IT started with a mistimed lip sync but the 2020 edition of the Pakistan Super League is finding its voice. Crucial both in terms of confirming the security of international players in Pakistan and showing off the quality of play in a land harmed by years of cricketing exile, the Pakistan Super League is ticking the necessary boxes.
Spectators and viewers are the lifeblood of any sport. The stadiums are bouncing, with Multan being the most feverish so far, in response to some thrilling cricket from a mix of familiar and emerging T20 stars. The online coverage is free and exhaustive, reaching a vast global audience, from the cleverly localised Game of Thrones intro to the charmingly amateurish edited highlights.
Some players whose shelf lives expired in the last decade, from Shahid Afridi to Kamran Akmal, are making us wonder how we ever doubted them. Time, of course, tends to paper over the deepest cracks but there is still life in the old warhorses of Pakistan cricket and it is worth enjoying.
Established international cricketers are demonstrating a new side to their game, a development in their skill set. Shan Masood, who began his international career as a stodgy opener with uncertain prospects, is recast as a strokemaking leader. Shadab Khan, with a disappointing international T20 average of 13, is showing that he can make an allrounder spot his own in the national team. Sarfraz Ahmed is simply underlining how he was wronged in Pakistan’s T20 selection.
Others, whose big time is yet to come, are hinting at the depth of talent in Pakistan and the potential for the future. The young pace bowlers, Naseem Shah, Mohammad Hasnain, and even Amir Khan, are creating a thrill although the statistics might not always match their visual impact. Shaheen Afridi, at the ripe old age of 19 years, already looks a thoroughbred, possibly even a veteran. When it comes to batting, among a clutch of prospects, Haider Ali seems the one to watch.
And we haven’t got onto the impact of the overseas players, of their commitment to Multan or Quetta, places they might never have heard of had it not been for the Pakistan Super League.
These are the benefits of a major tournament with international competition. It tells us more about the capabilities and the potential of Pakistan’s cricketers, and the effectiveness of the cricket structure, than any number of domestic tournaments played with less local and international scrutiny.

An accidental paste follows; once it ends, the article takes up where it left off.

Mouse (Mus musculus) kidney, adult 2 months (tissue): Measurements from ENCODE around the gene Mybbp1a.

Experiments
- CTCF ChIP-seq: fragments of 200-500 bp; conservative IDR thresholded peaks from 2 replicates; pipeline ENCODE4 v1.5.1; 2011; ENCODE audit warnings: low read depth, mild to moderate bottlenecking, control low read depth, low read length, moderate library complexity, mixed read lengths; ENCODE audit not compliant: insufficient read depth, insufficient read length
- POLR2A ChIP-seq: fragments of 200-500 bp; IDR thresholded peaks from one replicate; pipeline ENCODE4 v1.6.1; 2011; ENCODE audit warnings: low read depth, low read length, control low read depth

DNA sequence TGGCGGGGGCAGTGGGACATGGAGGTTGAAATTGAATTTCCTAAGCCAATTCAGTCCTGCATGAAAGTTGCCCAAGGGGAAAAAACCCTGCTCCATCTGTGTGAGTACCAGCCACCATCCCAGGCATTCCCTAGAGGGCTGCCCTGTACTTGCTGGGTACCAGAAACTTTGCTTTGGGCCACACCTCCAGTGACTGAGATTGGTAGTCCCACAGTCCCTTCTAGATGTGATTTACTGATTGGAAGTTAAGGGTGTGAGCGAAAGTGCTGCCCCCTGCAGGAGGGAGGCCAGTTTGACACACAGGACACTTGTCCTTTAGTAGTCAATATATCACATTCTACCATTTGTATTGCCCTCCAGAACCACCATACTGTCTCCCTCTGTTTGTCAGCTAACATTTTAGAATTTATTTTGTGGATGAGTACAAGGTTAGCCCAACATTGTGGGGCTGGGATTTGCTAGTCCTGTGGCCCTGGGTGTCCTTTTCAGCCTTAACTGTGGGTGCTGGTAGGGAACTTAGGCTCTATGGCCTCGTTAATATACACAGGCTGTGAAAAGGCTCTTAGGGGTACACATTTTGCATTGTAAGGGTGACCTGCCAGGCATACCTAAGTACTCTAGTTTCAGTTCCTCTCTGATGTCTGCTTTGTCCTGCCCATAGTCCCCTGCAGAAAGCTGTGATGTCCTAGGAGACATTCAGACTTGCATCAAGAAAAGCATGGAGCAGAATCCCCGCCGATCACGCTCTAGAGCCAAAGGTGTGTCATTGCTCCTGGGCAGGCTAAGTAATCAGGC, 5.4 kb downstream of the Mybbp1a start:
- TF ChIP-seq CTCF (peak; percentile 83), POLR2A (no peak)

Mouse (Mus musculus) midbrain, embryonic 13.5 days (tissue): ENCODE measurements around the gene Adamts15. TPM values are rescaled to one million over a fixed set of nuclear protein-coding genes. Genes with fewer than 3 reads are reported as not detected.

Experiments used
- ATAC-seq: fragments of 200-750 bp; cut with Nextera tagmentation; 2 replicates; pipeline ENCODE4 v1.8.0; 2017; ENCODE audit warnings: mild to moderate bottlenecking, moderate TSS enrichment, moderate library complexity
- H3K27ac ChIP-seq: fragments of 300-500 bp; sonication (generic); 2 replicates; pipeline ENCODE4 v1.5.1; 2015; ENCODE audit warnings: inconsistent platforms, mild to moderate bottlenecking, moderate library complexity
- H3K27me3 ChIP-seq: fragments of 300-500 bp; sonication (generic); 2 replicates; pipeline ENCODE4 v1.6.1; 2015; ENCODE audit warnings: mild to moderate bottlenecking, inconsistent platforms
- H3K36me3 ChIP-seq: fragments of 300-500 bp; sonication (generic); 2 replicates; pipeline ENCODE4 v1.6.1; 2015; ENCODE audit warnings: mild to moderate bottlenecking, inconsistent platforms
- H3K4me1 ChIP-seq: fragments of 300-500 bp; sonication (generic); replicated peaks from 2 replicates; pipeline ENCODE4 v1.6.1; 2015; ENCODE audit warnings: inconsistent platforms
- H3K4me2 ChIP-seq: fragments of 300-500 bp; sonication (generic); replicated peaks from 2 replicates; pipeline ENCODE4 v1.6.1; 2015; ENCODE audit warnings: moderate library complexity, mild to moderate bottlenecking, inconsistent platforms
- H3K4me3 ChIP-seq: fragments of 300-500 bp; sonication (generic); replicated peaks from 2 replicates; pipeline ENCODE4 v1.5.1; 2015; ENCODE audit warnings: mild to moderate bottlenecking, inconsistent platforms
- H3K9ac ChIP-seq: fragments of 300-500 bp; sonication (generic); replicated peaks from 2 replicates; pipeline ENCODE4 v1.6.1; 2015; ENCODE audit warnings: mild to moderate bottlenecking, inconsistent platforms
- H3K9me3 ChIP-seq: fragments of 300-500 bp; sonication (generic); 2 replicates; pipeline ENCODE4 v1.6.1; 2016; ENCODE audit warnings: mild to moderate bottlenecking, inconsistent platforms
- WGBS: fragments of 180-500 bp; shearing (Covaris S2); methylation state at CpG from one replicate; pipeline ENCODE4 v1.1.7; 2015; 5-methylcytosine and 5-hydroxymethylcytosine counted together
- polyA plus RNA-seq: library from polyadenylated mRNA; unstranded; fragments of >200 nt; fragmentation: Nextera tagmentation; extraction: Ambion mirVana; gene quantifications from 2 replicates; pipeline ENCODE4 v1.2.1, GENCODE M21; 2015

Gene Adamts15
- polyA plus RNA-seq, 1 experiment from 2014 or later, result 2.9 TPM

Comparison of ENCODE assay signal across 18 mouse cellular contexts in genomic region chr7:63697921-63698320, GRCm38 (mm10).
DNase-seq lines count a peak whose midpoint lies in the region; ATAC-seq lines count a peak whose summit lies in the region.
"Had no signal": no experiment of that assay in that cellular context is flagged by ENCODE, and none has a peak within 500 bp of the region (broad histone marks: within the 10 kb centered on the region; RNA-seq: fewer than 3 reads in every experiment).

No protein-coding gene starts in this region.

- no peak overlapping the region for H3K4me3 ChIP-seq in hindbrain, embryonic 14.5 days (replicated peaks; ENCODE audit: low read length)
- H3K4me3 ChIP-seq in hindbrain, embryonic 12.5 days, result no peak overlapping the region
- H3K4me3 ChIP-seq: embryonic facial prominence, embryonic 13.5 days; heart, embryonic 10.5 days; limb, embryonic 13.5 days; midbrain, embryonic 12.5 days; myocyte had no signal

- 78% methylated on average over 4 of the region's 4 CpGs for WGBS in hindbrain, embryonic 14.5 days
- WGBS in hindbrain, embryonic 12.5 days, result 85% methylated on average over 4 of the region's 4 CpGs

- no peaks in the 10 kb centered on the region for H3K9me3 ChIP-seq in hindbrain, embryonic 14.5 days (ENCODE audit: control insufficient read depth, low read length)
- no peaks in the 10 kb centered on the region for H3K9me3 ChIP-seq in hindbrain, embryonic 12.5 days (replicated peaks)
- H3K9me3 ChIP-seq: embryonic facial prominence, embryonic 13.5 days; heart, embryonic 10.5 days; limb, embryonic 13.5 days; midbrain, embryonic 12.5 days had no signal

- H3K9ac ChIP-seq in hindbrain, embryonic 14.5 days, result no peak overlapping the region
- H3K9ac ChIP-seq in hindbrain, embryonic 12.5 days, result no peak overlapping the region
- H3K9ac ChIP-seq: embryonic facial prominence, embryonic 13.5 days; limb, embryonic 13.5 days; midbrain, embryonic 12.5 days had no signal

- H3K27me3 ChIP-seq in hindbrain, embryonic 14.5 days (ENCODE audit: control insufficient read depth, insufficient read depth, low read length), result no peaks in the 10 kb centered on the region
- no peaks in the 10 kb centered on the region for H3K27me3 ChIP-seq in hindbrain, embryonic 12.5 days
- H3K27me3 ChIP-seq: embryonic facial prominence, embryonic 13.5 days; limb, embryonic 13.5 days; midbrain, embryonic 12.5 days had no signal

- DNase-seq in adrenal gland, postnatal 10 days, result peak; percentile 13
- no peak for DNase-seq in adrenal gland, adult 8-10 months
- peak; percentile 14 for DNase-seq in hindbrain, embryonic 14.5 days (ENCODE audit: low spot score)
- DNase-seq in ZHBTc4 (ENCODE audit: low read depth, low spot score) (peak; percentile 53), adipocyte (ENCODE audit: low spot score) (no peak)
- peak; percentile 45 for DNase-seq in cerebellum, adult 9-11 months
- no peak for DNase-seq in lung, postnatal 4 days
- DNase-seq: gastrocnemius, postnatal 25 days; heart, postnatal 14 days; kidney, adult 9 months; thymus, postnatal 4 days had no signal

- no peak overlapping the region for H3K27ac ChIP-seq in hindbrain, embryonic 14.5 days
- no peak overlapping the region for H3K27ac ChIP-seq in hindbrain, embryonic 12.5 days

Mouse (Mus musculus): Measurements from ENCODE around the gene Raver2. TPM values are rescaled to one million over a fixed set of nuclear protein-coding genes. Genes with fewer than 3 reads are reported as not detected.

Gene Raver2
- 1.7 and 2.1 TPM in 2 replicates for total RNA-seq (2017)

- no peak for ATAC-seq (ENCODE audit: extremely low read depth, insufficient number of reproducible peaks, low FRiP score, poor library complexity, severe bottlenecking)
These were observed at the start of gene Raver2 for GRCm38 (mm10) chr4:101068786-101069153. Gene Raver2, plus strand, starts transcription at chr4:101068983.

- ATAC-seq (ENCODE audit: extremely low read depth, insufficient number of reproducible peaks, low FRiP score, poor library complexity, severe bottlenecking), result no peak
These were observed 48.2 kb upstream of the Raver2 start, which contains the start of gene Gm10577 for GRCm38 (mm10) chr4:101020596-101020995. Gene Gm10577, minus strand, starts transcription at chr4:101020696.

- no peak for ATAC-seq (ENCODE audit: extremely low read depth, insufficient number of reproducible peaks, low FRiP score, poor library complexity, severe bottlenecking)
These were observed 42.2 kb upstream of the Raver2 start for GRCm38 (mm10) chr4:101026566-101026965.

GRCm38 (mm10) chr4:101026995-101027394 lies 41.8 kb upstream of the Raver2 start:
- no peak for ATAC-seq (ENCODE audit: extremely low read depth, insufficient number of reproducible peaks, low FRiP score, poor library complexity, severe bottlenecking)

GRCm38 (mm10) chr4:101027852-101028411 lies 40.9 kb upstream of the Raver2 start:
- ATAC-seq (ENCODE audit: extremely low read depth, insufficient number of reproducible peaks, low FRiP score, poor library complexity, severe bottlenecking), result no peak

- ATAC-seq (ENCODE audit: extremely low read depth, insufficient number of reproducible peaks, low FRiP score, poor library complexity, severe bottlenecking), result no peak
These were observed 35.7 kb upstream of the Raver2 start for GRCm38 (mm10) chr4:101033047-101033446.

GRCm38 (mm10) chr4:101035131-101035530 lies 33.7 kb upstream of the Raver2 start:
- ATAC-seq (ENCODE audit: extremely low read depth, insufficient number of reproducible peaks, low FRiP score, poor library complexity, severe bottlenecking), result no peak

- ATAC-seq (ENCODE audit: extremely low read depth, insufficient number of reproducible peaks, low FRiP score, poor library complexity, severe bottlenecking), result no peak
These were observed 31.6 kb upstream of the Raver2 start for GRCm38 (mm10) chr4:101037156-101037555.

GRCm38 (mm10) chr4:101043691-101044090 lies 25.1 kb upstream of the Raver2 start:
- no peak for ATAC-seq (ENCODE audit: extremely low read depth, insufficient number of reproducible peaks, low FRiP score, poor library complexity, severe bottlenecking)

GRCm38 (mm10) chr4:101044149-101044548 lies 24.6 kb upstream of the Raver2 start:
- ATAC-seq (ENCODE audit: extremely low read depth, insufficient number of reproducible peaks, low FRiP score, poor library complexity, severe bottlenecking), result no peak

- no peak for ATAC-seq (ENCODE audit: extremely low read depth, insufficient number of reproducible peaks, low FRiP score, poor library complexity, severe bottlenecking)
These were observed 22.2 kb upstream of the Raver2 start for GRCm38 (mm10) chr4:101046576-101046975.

Of course, some people aren’t happy. You can’t please all of the people all of the time; and you can’t please a few people any of the time. The tournament should be more about Pakistan’s players, they say. The players in the national team aren’t all featuring enough. The national T20 captain isn’t captaining a domestic franchise.
None of this matters. You can either take a short-term navel gazing view that Pakistani cricketers should be given priority, in which case the Pakistan Super League will shrivel back to a domestic sideshow. Or you can take a medium and long term view, that the franchises should pick the best players and prioritise selection and tactics on merit, and give the Pakistan Super League a chance to blossom.
The latter approach means that Pakistan’s cricketers will have to fight for their opportunity, and through competing they will understand what it is required to be among the best. In time, the standard and depth of Pakistan’s young players will improve.
Take England’s Premier League, for example. In its early days, when the national football team was inconsistent and generally lacked the quality of the top sides, people were quick to criticise the influx of international stars and how they would limit opportunities for English players. The national team would suffer. Today, the Premier League is the most valuable football league and possibly the best of all. England are revitalised as an international football team on the back of their young Premier League players. The same can happen with the Pakistan Super League.
That progress took almost two decades and was accelerated most recently by the guiding hand of the world’s best managers, such as Pep Guardiola and Jurgen Klopp. It’s important that the Pakistan Super League absorbs this lesson quickly, that young players need the leading coaches to develop them technically and tactically. Only Andy Flower of the current crop is a coach of international repute.
The Pakistan Super League has begun well in its inaugural home edition, although there is no room for complacency or sentimentality. The ultimate purpose of the league must be to strengthen Pakistan cricket, but the true value is in creating a tournament that cuts no favours on the basis of nationality.
That way lies success.
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Published in Dawn, March 5th, 2020